LinkedIn has added a feature it hopes will make it easier for you to network with people you’re interested in talking to. Starting today, when you’re messaging someone to connect with them, the professional social network will display what it calls “conversation starters.”
“We know that reaching out to reconnect, ask for advice or network for potential job opportunities can be intimidating, so we’ve added personalized conversation starters in LinkedIn messaging to give members authentic ways to break the ice,” the company said in a blog post.
It’s one thing to message someone you already have a rapport with, but what if you’re in sales or trying to land that next job, or simply wish to connect with someone you idolize as a thought leader? It can be difficult to come up with something to say that’s unique and not the same old “Hi” message that the person always receives.
With conversation starters, you compose a message like normal, but before you begin, tap the new lightbulb icon located just above the keyboard. LinkedIn will then present you with a series of options that you can use, which it derived using machine learning and is related to that person’s profile and history — it seems that you won’t find those cookie cutter-type introductory messages here. Choose the one that you want to start with, customize it based on how you speak, and hit send.
LinkedIn shared that updates around professional activity, such as when the person started their job, celebrated a work anniversary, or published an article on the social network, will be featured. In addition, you can find out any shared experiences between you, such as school, employers, or groups, along with any mutual connections.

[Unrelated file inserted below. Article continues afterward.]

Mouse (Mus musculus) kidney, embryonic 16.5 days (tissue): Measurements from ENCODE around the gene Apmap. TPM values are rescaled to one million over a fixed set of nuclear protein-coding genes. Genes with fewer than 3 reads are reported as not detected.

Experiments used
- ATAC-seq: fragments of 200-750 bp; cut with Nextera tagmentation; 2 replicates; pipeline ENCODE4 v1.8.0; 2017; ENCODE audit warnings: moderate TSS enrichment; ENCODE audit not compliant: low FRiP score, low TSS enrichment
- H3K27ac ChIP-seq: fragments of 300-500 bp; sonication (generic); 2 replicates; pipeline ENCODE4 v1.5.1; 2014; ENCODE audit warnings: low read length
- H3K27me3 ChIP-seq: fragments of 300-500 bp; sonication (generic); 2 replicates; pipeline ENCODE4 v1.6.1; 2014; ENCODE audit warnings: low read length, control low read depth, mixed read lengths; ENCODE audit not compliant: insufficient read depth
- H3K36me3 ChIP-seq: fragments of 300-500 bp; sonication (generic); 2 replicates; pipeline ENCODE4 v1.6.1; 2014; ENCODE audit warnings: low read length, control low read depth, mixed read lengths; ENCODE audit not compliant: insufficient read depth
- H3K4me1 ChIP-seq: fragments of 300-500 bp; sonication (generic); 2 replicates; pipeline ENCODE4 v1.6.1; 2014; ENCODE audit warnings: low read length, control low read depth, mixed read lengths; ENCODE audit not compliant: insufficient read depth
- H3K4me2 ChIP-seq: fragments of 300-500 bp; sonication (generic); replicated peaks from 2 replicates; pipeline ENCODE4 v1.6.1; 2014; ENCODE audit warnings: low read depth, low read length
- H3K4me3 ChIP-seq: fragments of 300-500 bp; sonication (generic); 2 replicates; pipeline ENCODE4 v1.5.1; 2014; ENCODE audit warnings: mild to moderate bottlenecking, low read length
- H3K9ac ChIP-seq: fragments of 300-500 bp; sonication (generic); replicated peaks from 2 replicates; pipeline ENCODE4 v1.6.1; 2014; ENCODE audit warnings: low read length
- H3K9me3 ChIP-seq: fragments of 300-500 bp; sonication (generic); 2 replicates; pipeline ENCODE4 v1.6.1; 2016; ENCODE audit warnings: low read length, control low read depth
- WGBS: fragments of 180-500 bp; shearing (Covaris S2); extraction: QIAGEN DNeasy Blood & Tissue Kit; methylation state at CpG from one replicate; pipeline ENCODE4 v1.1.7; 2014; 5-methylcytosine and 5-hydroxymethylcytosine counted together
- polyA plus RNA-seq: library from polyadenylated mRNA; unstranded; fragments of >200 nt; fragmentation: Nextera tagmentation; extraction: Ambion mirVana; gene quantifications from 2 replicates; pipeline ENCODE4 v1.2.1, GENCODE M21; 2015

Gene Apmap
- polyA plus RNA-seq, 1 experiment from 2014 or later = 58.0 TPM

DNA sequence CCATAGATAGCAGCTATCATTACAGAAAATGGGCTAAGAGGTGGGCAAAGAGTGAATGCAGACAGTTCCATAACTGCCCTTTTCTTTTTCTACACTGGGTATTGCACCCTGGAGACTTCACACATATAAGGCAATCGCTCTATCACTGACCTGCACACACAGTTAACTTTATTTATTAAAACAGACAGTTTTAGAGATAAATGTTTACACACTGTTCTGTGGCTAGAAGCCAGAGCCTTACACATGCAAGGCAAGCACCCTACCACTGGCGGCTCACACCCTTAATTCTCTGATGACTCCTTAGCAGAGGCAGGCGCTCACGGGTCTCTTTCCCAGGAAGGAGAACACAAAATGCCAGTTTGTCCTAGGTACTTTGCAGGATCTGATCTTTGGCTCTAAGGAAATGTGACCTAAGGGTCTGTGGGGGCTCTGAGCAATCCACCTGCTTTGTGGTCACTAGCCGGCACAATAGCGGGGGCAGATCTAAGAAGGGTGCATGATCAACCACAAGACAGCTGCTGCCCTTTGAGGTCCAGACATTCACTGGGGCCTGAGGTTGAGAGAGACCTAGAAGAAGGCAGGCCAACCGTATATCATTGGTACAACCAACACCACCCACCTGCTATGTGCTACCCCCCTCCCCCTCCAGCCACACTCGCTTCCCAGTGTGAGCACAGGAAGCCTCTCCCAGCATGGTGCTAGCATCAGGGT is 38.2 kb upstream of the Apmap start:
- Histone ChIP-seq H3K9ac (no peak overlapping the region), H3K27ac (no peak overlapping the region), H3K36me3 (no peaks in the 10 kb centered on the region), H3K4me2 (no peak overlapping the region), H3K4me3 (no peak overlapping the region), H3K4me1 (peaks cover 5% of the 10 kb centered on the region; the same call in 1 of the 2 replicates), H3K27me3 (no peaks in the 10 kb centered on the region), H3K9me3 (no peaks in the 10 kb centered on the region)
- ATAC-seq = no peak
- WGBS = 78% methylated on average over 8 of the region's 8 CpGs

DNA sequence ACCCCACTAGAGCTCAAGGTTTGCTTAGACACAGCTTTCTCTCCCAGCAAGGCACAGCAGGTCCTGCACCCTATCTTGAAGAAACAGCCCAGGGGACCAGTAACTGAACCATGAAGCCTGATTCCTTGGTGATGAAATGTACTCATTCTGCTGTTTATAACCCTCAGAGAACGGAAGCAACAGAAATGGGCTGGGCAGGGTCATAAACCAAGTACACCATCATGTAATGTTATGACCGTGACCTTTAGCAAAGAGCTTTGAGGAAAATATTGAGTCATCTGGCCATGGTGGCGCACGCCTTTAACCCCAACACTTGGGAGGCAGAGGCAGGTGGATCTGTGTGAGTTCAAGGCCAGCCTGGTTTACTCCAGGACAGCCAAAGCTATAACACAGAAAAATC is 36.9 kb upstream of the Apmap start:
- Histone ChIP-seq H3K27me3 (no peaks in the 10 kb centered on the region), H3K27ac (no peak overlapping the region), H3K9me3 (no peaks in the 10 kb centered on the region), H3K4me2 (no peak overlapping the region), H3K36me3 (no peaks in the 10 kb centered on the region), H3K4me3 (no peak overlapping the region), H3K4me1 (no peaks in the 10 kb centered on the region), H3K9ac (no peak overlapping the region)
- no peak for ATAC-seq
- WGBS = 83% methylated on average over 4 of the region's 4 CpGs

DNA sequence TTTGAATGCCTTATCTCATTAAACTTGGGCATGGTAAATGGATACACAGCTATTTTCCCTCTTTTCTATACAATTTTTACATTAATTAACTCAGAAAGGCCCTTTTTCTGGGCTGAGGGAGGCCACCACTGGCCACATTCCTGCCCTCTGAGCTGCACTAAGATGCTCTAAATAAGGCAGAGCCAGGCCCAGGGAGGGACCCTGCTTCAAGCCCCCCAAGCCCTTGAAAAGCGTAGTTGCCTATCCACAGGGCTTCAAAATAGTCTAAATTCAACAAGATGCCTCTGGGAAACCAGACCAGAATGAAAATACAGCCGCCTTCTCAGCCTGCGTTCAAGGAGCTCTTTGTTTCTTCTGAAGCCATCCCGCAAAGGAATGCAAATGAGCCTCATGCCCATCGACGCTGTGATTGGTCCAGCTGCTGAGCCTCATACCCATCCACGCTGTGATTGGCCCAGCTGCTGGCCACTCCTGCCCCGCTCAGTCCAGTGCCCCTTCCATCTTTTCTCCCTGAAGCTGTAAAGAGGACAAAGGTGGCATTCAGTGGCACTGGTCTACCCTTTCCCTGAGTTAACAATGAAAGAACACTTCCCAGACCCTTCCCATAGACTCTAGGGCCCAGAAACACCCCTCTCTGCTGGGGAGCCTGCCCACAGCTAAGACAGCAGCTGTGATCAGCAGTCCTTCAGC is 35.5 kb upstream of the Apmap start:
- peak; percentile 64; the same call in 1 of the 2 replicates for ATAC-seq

“Now, members can spend less time figuring out what to say, and more time having conversations that help them get ahead and reach their professional goals,” the company remarked.
Adding conversation starters to messaging is an attempt by LinkedIn to increase usage of the product. It has begun making strides to make actions happen on the social network, even creating a bot that will soon launch that helps multiple people arrange their schedules to make a meeting possible.
“People are using [LinkedIn Messaging] to have great conversations with recruiters and their connections. They’re doing it faster than before, and it’s giving people a great reason to connect with their networks,” said Mark Hull, the company’s senior director of product management, in an interview with VentureBeat earlier this year. He shared that more than 500 million InMail exchanges have been made to date. The addition of conversation starters will likely encourage reconnecting with friends, coworkers, and other professionals.
While this feature will be good for LinkedIn, it’s not exactly an original idea. It follows the likes of Google’s Smart Reply feature which was released last year, and there’s certainly huge interest from big companies eager to use machine learning to predict what we’ll want to share and communicate.
The release of this feature comes the same day as Microsoft received approval from all regulatory agencies overseeing its acquisition of LinkedIn.
This article was written by Ken Yeung from VentureBeat and was legally licensed through the NewsCred publisher network.